I recently was asked to research a company here in the UK as to if they were trustworthy or not. Since we provide debt advice, this bit of research was based strictly on credit and debt. Which leads as you will see, to a major part of researching if a company is good to use or not.

But the first question to ask yourself….did you contact the company in question, or did they contact you???

This is a huge question to ask yourself. If out of the blue you are contacted regarding a service, you have to ask yourself how did they get your details and why are they contacting you.

This may not be a bad thing. You may have provided your details to one company and they were passed on to another. But ask how they got your details and are contacting you.

A good example is requesting life or other insurance quotes via a broker, or someone who deals with multiple insurance companies. You may find that you are contacted by a few insurers as they have your details. Fair enough and legit.

While not a definitive way to research if a company is trustworthy, here are a few good ways to research a company and inquire further.

Web Searches

Do a web search for not just the company name, although do that as well, but do a search for their service or product.

Do they rank on the first page of the search, are they even there at all.

This can tell you how popular they may be, and also look to see if the company comes up under “ads”. This means they paid to rank and be on search. This in itself is not bad at all. It means they paid for an ad, which can be a good thing.

Look at Their Web Site

Once you locate and are reviewing their website, there are a couple of things to look for and look at:

Grammar:

Is the grammar and context of the website correct. In some instances, websites may read awkwardly, which can be a sign that the company’s based and first language is not English. And as well see in a bit, if you try to pass yourself off as an English firm, you better know the language.

This in itself may not be a bad thing, but again, if you have an address on your website that states the UK, you need to be sure the site reads well.

Spelling:

Another red flag is that the company may not be based in the UK, which is fine, but spelling errors are not good. Hopefully, no one finds any on this website 🙂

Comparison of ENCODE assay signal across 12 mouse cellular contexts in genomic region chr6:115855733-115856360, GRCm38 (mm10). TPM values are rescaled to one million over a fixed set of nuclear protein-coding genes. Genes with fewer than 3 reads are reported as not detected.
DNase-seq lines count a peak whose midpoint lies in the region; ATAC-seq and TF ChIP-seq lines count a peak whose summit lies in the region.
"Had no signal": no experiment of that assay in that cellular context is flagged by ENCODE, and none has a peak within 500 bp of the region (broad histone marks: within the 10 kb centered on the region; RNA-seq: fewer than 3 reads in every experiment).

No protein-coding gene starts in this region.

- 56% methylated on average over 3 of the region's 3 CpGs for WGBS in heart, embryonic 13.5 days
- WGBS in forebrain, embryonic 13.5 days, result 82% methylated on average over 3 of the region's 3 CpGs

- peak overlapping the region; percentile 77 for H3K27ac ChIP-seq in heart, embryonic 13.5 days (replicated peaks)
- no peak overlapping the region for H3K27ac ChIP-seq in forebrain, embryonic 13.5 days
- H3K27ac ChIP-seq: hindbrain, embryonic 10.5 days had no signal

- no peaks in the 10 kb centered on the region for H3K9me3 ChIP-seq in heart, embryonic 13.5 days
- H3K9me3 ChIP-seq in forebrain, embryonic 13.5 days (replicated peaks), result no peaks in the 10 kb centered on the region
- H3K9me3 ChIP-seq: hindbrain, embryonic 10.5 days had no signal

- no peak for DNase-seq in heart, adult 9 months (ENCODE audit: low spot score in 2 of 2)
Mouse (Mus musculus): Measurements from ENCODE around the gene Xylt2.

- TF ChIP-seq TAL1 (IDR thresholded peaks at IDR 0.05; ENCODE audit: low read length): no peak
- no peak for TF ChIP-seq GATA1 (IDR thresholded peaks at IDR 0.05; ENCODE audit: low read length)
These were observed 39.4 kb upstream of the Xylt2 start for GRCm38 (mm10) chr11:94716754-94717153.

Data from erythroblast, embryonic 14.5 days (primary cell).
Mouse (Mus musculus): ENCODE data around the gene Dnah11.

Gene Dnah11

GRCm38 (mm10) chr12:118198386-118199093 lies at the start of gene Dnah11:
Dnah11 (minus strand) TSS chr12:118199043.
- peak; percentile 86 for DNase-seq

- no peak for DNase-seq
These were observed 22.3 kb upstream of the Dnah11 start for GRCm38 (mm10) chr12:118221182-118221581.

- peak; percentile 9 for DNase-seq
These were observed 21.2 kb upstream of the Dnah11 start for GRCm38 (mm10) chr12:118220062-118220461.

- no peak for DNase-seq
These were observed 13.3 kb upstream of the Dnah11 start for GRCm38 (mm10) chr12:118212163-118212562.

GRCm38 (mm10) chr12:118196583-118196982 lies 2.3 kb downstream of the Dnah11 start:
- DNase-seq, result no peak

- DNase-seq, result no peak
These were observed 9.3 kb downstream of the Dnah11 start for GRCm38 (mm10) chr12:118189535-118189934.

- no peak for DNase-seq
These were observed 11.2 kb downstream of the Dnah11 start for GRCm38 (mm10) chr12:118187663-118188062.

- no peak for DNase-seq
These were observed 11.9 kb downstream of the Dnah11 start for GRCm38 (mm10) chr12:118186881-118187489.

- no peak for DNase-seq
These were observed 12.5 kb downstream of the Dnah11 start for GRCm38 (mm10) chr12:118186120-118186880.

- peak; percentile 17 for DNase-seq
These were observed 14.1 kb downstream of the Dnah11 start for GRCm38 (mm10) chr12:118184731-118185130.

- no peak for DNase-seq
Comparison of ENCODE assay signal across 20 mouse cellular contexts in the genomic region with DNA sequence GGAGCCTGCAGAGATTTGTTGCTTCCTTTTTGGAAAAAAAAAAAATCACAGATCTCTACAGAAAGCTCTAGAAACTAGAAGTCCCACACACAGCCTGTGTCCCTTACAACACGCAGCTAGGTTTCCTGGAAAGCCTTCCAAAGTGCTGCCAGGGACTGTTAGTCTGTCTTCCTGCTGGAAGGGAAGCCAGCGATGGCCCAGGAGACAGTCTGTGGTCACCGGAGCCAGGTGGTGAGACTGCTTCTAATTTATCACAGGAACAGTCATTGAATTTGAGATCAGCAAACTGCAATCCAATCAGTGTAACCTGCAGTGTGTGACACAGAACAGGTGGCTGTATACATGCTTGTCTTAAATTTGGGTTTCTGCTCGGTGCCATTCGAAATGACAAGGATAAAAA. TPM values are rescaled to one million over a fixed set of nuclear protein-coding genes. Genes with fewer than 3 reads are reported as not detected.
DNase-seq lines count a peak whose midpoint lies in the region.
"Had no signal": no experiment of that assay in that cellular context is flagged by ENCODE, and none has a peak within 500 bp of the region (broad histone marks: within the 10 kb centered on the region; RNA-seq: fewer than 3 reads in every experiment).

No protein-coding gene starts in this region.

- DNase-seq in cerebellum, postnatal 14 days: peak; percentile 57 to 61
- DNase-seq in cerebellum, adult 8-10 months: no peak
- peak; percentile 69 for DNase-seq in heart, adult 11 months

That does not mean that a company is not trustworthy if they spell cheque as check or colour as color. It means they may not be based in the UK.

Typos:

Another red flag in addition to spelling and grammar. I have written and worked on websites for 15 years, multiple eyes review, and check for typos.

Google Maps – Their Address

Use Google Maps to look up their address. I researched one company recently and the address was a residential terrace house.

Maybe the company works out of someone’s home, who knows.

There also are business parks where companies just have a post drop, no physical office.

Their Phone Number(s)

Ring the company up, speak to someone, ask questions, get a feel for what the person is saying. How knowledgeable are they in the service they provide?

Do you get passed around? Does the number sound like it is being transferred?

I always ask someone I speaking to where they are based. Sometimes for security reasons, and if they are working from home, they cannot say.

Listen closely when you phone, you can get good at knowing if a call is being transferred to an outside line, or to another country. VOIP lines are what most companies use.

You can also compare phone numbers and addresses, such as 0151 is Liverpool, 020 is London, 0161 is Manchester.

Companies House

This bit of research is a biggie, check the company out via Companies House.

There is a wealth of information on companies here, and while it will not tell you if they provide a good service, it does provide good information.

Trust Pilot

Trust Pilot is a bit of a double-edged sword, it can be good, and it can be not so good.

You can search businesses and read reviews, and the company itself may have a link to its Trust Pilot reviews. But there can be fake reviews. I know Trust Pilot sorts these out, but they do occur.

But it is another way to research a company to see if they are legitimate.

Licensed or Registered

Many businesses, especially if in any loan, lending, or credit capacity, are regulated in some form. Lenders and credit companies are regulated via the FCA or Financial Conduct Authority.

If you are planning on dealing with a lender or getting credit, that company must display their registration details on their website.

You can use this to do more research on the company.

Again, this does not reflect the service the company may provide, good or bad, but you know they are a legitimate firm.

Yes, it does take a bit of time to research a company, but in the end, it will lessen the impact of making a poor decision.

And keep in mind, if you read bad reviews or complaints about a company, has the company responded to that complaint? If they have and addressed it, that can be a good sign, they take their business seriously.

A reviewer may have had a bad experience, or the reviewer may just be angry about something.

If you need to check out a company in America, this link will help.

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